- 16 January 2020
At long last, men’s health has edged on to the global health agenda – and not a moment too soon for those who have spent years calling for more attention to be paid to the health and wellbeing of men and boys.
The issue of men’s health has been highlighted in two recent reports from the World Health Organization (WHO), one on the Sustainable Development Goals and the other on universal health coverage. The WHO European region launched a men’s health strategy in 2018, and the Pan-American Health Organization (PAHO) has published a report on masculinities and health in the Americas.
Just last year, The Lancet published a series of papers on gender equality, norms and health that discussed the role of masculinities. This was followed by an editorial specifically on men’s health that made a strong case for a sharper focus on the issue.
This welcome attention is not simply a response to the many grim statistics about men’s health. After all, these have been readily-available for years. More significant have been the Sustainable Development Goals (SDGs) and their particular focus on non-communicable diseases (NCDs). Globally, according to WHO data, the risk of a 30-year-old dying from one of the four major NCDs before the age of 70 is about 22% for men and 15% for women.
The growing interest of men’s health has also been fuelled by the advocacy of civil society organisations across a growing number of countries and internationally, as well as a growing body of research on the psychosocial and biomedical aspects of men’s health, and mounting evidence of how well-delivered services and programmes improve men’s health. What’s more, the adoption of rights-based approaches has focused attention on everyone’s health.
A growing understanding of intersectionality and health has led to a recognition that not all men are privileged and powerful. In the USA, for example, black male life expectancy at birth is 4.5 years shorter than white male life expectancy. Gay men are three times more likely to experience depression than the general adult population and are more likely than heterosexual men to have suicidal thoughts.
We are starting in particular to understand the critical impact of male gender norms on health. The ‘Man Box’ is a useful concept here. It captures the set of beliefs, communicated by parents, families, the media, peers and others, that tell men that they should be self-sufficient, act tough, stick to rigid gender roles, be heterosexual, have sexual prowess, and that they must use aggression to resolve conflicts. Despite all the changes in the lives of men and women over the past 50 years, these rules about what ‘real men’ should do have remained stubbornly in place.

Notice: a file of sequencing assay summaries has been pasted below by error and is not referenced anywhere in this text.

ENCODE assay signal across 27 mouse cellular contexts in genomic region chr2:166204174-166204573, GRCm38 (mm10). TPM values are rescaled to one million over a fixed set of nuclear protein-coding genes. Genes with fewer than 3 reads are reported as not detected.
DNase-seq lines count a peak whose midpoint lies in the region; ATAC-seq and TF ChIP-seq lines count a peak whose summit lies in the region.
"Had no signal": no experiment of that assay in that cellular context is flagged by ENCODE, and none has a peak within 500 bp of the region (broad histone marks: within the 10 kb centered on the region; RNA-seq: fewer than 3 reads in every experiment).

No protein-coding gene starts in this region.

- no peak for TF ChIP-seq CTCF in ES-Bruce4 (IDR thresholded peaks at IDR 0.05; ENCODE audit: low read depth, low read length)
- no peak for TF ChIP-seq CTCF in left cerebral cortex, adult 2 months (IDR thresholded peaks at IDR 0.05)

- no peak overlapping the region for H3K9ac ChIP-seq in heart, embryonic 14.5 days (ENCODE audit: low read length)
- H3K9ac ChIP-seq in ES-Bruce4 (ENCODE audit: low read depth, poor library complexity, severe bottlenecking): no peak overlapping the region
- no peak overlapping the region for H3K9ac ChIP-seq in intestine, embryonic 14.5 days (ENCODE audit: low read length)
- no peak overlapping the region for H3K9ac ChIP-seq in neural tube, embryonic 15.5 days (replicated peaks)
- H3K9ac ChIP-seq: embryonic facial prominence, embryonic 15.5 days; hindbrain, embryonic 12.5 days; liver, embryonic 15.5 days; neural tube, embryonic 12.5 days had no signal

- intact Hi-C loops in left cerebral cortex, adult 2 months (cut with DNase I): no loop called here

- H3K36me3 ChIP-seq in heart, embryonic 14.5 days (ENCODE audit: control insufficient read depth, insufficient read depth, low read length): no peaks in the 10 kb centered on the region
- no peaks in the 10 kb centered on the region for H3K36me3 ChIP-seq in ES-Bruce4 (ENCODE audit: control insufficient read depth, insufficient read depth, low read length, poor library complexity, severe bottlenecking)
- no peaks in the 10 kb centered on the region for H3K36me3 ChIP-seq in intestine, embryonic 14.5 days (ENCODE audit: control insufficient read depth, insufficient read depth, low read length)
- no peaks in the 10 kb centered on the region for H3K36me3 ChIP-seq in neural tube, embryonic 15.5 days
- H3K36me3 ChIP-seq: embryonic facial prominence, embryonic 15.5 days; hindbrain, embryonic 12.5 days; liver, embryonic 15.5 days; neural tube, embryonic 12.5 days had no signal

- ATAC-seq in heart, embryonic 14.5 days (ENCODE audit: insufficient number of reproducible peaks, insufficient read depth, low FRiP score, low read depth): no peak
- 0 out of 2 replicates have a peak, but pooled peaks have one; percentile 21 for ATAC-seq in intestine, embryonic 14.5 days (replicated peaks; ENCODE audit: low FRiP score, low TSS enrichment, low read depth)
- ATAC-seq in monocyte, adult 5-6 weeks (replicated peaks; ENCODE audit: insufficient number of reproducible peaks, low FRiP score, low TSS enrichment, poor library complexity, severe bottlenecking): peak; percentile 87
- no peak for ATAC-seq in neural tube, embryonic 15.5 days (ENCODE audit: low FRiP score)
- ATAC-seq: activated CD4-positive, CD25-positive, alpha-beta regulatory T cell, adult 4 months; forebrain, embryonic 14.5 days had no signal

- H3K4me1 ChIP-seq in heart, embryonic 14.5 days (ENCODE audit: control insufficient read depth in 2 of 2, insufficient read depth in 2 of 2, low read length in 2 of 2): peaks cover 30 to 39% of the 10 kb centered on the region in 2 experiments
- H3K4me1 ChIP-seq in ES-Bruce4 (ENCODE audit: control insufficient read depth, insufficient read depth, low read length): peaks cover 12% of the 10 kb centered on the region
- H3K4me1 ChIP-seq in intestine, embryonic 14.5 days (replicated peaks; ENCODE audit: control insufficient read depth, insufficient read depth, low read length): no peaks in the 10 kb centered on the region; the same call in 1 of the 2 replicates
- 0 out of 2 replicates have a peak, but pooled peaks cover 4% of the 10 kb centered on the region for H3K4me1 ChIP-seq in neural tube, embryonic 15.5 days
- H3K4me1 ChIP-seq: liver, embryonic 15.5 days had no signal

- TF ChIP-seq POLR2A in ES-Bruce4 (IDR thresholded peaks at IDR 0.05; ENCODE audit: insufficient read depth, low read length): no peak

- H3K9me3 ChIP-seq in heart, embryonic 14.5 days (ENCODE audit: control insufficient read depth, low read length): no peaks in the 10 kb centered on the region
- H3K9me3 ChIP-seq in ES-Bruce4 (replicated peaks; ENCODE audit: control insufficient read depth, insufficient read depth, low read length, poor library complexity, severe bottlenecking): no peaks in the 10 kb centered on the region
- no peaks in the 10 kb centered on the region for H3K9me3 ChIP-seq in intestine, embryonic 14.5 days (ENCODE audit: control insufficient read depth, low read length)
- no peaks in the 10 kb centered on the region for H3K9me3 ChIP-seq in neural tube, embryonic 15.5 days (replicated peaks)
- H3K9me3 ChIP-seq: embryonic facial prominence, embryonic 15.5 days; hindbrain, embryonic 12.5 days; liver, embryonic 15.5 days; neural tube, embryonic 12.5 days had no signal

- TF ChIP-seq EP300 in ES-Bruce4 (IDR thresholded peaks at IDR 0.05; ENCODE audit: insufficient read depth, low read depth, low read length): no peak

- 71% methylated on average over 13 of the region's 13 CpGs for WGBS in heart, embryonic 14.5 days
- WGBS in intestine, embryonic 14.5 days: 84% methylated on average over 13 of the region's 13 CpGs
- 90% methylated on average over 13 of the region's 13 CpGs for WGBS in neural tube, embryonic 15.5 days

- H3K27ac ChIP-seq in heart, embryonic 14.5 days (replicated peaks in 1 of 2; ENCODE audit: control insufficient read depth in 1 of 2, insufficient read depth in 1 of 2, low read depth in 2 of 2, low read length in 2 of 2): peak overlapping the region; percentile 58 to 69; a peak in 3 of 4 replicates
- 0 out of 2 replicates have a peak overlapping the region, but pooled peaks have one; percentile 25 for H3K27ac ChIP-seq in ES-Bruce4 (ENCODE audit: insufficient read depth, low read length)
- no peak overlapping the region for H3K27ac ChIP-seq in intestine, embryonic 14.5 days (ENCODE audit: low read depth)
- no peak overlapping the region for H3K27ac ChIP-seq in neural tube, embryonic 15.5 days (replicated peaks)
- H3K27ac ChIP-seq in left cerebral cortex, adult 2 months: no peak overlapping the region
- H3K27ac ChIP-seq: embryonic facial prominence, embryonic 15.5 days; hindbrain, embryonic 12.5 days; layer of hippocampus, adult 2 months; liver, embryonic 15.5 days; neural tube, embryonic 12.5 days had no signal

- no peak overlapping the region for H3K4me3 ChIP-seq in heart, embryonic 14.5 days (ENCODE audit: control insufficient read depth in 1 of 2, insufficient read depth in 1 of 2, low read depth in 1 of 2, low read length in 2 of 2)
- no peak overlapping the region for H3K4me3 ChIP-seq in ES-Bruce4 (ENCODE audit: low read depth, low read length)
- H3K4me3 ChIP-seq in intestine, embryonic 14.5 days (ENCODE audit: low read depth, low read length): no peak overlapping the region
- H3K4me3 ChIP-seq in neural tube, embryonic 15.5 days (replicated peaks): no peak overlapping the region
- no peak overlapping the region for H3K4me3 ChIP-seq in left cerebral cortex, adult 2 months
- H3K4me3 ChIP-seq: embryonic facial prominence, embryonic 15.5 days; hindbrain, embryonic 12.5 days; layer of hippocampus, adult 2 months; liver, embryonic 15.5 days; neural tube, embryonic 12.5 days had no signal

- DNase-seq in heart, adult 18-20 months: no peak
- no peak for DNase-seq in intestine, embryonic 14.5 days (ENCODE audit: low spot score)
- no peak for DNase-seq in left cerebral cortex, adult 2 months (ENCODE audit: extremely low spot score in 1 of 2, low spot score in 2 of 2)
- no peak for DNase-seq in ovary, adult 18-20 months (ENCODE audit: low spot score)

These norms help to explain why so many men take risks with their health. They are five times more likely to smoke than women and over a third of men drink alcohol compared to a quarter of women. Their diets are less healthy than those of women - in Turkey, for example, 81% of men have a ‘poor’ diet compared to 64% of women - and men are more likely to die as a result of a road traffic accident or violence (whether self-inflicted or at the hands of others).
Male norms also lead men to shy away from using the health services on offer, particularly primary care. Men in the United Kingdom, for example, are less likely to see a general practitioner or to take part in health checks to detect undiagnosed cardiovascular disease and diabetes. Across sub-Saharan Africa, men and boys living with HIV are 20% less likely than women and girls living with HIV to know their HIV status, and 27% less likely to be accessing treatment.
There is growing evidence that those men with the most ‘traditional’ gender beliefs are the most likely to take risks with their health and the least likely to use health services effectively. Young men in Australia who conform most closely with the norms of the Man Box are far more likely to engage in regular binge drinking and to have been involved in traffic accidents than young men who do not conform with those norms.
Heterosexual men in the Dominican Republic who are most concerned to demonstrate masculine characteristics were significantly more likely to have had two or more sex partners in the past 30 days and to have never or inconsistently used condoms with non-steady partners.
It is not just the impact of gender norms on men that is problematic. Health policy and services have, for the most part, failed to take men into account; they are simply not responsive to male gender. Just four countries have developed national men’s health policies: Australia, Brazil, Iran and Ireland. There has been an increase in the number of health projects for men, but most of these have been short-term and small-scale and have not led to any significant changes in mainstream service provision.
‘Gender’ must no longer be understood to mean women only. It is also clear that, in the field of gender and health, there is not a binary choice to be made between men’s health and women’s health or some sort of zero sum game. The challenge for public health in the 2020s is to convert the growing interest in, and understanding of, men’s health issues into long-overdue policy and practice as part of an over-arching gender equality framework.
About the author - Peter Baker
Peter is Director of Global Action on Men’s Health, an international charity. He is also Campaign Director of HPV Action, a partnership of 50 organisations that successfully made the case for the introduction of gender-neutral HPV vaccination in the UK, an editor of the International Journal for Men’s Social and Community Health and a Fellow of the Royal Society for Public Health. Peter was previously Chief Executive of the Men’s Health Forum UK.